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Catalog Number 1982.83.61a
Object Name Letter
Accession number 1982.83
Description Full transcription of text follows:

[wshaw_0061_0001]

[American Y.M.C.A. letterhead] May 9 1918 Dear Ma - : I should have Written to you sooner but I dident feel like it. My eyes were too weak. I am in a field Hospital. I got gased with mustard gas. My mask was allright but I had to take it off as the light rain was falling and it was so dark I fell in the shell holes when we went out after a wounded Leiut. and some other men. My lungs are still sore but I think I will be back with unit in 10 or 12 days The first breath of gas was

[wshaw_0061_0002]

the worst of all It almost took my breath. I couldent see for 2 days. We have the very best doctors. my unit is on one of the most active fronts on the line the german heavy artilery fire is awful espicaly the high explosives They wreck ones nerves. I recd your last letter saying you rec’d my card from Italy. Just Our Band went. we represented the american army. It was a propaganda expedition. The germans continue to launch their attact against the western front but they are only beating themselves they can never get thru. To-day is a nice day the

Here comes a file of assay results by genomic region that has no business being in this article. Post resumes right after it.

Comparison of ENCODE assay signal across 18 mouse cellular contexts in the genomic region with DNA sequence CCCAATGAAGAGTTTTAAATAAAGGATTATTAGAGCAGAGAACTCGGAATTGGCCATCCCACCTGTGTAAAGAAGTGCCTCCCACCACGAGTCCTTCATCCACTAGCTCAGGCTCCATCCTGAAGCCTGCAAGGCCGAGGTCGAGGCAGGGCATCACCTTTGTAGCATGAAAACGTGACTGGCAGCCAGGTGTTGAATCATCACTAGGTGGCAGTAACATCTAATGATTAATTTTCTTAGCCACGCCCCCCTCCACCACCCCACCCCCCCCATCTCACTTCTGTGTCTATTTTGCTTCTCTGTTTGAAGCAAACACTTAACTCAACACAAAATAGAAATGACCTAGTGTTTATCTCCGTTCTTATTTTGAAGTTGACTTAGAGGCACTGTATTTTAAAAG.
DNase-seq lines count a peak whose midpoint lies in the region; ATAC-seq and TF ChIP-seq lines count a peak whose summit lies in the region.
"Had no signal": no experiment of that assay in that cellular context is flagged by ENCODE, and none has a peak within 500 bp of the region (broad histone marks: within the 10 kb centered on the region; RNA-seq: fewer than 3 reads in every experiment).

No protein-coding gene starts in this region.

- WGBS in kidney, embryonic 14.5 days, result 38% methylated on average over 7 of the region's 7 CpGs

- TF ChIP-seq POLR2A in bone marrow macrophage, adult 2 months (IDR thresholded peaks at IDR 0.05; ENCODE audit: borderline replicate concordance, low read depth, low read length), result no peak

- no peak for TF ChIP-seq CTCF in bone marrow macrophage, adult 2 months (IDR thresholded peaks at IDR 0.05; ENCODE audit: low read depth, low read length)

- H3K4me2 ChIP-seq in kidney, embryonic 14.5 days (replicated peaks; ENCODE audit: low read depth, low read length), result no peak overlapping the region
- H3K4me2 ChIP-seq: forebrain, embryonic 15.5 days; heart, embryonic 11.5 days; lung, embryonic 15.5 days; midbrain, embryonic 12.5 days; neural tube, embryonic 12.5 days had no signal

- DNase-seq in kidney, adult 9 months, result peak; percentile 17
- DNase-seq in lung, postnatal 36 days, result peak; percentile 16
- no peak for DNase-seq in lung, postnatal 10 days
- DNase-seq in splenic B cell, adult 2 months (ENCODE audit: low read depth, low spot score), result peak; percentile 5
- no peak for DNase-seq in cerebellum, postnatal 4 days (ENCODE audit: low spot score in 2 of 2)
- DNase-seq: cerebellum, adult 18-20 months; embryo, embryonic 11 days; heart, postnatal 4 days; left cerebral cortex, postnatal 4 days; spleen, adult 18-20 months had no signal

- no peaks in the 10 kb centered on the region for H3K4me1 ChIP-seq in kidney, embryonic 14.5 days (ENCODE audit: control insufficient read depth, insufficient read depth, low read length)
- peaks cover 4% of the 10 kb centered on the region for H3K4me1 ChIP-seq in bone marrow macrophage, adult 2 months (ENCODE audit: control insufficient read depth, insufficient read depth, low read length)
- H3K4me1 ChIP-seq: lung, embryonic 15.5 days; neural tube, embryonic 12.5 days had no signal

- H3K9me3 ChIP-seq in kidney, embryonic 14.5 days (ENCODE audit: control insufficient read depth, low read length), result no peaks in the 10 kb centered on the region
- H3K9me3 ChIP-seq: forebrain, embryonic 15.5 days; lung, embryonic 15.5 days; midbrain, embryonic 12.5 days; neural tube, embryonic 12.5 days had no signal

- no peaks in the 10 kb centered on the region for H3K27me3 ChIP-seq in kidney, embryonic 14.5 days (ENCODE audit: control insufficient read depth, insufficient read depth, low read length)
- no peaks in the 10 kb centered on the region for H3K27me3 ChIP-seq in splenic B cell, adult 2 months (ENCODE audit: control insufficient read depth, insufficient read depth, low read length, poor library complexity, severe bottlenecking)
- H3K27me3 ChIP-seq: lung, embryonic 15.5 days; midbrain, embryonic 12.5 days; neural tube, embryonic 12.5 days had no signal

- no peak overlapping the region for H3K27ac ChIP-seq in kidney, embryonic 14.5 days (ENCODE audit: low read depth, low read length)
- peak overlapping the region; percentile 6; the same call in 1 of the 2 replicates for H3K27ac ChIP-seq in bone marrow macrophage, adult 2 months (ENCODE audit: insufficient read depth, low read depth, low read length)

[whaw_0061_0003]

sun is shining. An old French lady just passed thru camp. I talked to here she is a refuge. she hapened to have come from the same town where I was and she asked about her house on Ru de — which I accidentlely noticed one day while walking down that street. well I told here there wasent any thing left but ruins. she seemed very sorry. you can write Pearl that you heard from me I am not writeing only one letter and that is to you I dont expect to write again for a couple of wks. I must close Your Loving Son Walter

From the service of Private Walter G. Shaw, 18th Infantry Band, 1st Division. With band tour of Italy 2-3/18. Gassed at Cantigny 5/4/18. Died at No. Charpentry in the Argonne.
Date May 9, 1918
Year Range from 1918
Year Range to 1918
People Shaw, Walter
Subjects Letters (Home)
World War I
Gas warfare
Wounds & injuries
War
Refugees
Writing